The law of outer space is governed primarily by the Treaty on Principles Governing the Activities of States in the Exploration and Use of Outer Space, including the Moon and Other Celestial Bodies. Commonly referred to as the 'Outer Space Treaty', the agreement was opened for signature in 1967 and entered into force that same year.
Article I of the Outer Space Treaty declares that the exploration and use of outer space shall be "the province of all mankind". [It] designates outer space and the bodies contained therein, including the Moon, as res communes, ie, the property of everyone. What this means in practice is that space is treated just like a commons on Earth. Anyone can make use of the commons, but no one has any property rights while they are in situ. Subsequent practice has established, however, that resources, once removed, become the property of the removing party.
The Agreement Governing the Activities of States on the Moon and Other Celestial Bodies (the 'Moon Treaty'), opened for signature in 1979 and entering into force in 1984, attempted, without great success, to redefine the nature of property rights for outer space. The Moon Treaty expressly prohibited any form of property rights for in situ outer space resources pending the creation of an international property rights regime. That regime has yet to be developed. Moreover, such a regime is unlikely ever to be created under the auspices of the Moon Treaty, given that the agreement has been ratified by (and thus only applies to) a tiny handful of states – none of which has significant, independent, space-faring capability.
While it is currently impossible for any entity to purchase or claim a fee simple interest in non-terrestrial property, there is, nonetheless, one small loophole that would entitle an entity to temporarily exercise rights similar to a property claim for a limited region on, for example, the Moon. The OST does permit a nation, and by extension one of its citizens, to exercise a zone of control around a landing site for safety purposes. Thus, as long as you were actually present, you could exercise effective control of the landing site and its immediate environs. You could prevent others from intruding and extract mineral resources for use at the site or even for sale. You might even be able to sell your lunar installation to a new occupant so that they, in turn, could make use of the local environment. That said, no official fee simple interest accrues as a result of your presence. As soon as you (or your successor) abandoned the site, it would be legally indistinguishable from any other portion of the Moon, ie, it would have the status of a commons.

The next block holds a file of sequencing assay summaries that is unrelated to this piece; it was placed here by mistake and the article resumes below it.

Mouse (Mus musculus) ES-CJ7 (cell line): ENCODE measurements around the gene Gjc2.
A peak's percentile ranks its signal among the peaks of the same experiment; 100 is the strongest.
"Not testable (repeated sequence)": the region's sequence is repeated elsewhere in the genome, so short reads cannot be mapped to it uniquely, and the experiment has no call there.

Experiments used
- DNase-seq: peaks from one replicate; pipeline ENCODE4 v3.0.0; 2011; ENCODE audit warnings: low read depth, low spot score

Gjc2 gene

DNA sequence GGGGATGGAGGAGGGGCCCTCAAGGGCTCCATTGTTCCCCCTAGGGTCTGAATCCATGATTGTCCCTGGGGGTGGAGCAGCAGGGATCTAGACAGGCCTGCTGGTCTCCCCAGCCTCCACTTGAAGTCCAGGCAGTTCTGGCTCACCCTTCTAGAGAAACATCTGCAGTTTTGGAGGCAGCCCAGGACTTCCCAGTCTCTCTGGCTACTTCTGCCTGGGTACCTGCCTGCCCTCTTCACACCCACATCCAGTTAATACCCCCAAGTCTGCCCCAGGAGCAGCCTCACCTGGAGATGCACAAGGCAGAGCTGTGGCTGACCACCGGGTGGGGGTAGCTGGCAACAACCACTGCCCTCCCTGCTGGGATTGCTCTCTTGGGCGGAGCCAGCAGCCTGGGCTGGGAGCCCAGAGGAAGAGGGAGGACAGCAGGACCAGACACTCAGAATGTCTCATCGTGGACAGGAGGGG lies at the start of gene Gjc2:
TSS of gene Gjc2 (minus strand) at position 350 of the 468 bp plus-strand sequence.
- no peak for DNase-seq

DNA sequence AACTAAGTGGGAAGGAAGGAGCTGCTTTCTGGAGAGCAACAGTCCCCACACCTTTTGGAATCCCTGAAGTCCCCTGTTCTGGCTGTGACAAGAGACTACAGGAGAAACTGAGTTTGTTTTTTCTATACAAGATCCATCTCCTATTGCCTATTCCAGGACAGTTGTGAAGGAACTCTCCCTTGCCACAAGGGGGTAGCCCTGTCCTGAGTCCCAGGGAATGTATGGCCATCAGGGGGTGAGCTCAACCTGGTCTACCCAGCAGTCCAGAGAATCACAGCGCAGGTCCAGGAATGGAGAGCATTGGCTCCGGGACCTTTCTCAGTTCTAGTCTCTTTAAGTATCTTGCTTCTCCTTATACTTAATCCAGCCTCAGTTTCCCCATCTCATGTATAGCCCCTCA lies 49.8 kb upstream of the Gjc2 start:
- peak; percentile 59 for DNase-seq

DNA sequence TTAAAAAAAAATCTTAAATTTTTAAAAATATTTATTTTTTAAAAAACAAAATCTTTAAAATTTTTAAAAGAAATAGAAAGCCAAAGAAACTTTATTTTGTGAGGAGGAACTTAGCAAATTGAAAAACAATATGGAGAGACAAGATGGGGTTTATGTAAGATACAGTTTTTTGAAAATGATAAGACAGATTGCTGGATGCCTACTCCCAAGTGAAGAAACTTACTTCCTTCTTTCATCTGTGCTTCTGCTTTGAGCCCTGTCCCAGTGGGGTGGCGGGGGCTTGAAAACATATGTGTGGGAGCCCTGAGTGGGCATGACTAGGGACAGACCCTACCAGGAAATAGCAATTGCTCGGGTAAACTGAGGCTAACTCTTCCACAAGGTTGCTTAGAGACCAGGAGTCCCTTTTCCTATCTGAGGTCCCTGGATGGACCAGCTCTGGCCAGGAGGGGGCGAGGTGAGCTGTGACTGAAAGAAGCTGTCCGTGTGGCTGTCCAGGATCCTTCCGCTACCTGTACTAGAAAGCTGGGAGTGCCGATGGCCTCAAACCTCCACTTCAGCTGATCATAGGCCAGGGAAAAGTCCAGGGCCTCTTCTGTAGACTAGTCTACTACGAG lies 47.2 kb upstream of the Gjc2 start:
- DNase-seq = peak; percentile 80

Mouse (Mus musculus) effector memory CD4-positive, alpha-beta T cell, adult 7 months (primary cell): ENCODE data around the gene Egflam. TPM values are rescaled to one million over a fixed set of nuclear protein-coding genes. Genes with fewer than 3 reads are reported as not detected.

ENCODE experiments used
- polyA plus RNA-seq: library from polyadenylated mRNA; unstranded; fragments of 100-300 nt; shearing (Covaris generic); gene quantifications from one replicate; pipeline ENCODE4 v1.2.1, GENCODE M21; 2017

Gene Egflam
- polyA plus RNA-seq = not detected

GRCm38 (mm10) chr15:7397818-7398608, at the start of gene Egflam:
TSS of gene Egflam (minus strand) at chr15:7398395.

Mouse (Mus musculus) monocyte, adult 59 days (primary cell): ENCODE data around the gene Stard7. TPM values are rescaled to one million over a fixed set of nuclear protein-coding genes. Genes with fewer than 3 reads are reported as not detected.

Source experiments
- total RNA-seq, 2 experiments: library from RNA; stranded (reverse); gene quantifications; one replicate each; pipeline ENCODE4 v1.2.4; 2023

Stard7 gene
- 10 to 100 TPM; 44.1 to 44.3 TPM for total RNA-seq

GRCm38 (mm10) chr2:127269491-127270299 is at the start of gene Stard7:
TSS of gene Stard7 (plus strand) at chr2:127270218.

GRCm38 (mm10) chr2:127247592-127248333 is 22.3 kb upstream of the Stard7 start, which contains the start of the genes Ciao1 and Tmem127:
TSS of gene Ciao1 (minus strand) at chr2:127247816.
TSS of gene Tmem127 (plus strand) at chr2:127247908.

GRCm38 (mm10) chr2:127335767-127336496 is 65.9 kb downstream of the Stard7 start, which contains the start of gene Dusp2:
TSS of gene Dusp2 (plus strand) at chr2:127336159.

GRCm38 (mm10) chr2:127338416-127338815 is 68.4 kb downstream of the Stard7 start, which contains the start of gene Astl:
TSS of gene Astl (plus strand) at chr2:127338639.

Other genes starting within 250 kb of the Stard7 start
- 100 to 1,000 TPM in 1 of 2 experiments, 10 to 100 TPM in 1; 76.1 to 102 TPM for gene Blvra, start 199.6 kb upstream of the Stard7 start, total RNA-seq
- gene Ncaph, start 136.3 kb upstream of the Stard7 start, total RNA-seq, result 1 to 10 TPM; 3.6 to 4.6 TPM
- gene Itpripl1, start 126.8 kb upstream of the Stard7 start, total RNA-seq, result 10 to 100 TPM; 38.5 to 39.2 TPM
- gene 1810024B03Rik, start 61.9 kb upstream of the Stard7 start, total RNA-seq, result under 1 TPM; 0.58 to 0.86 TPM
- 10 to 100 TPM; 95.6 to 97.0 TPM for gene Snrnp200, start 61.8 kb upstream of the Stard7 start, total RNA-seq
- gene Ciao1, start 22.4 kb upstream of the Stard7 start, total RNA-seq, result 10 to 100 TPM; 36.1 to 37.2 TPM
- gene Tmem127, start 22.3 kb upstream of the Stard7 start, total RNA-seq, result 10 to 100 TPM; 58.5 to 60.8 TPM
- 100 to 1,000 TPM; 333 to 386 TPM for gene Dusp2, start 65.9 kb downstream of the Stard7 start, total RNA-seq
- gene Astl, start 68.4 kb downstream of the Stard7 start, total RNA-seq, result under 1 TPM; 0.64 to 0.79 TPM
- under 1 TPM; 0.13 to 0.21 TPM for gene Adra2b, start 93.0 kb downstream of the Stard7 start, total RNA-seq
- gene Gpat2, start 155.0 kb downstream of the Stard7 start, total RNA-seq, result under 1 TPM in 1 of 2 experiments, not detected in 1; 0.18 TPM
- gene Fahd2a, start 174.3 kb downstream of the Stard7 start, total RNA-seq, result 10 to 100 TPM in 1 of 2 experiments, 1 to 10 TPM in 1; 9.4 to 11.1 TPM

Lawrence D Roberts, Space Law & Policy Academic
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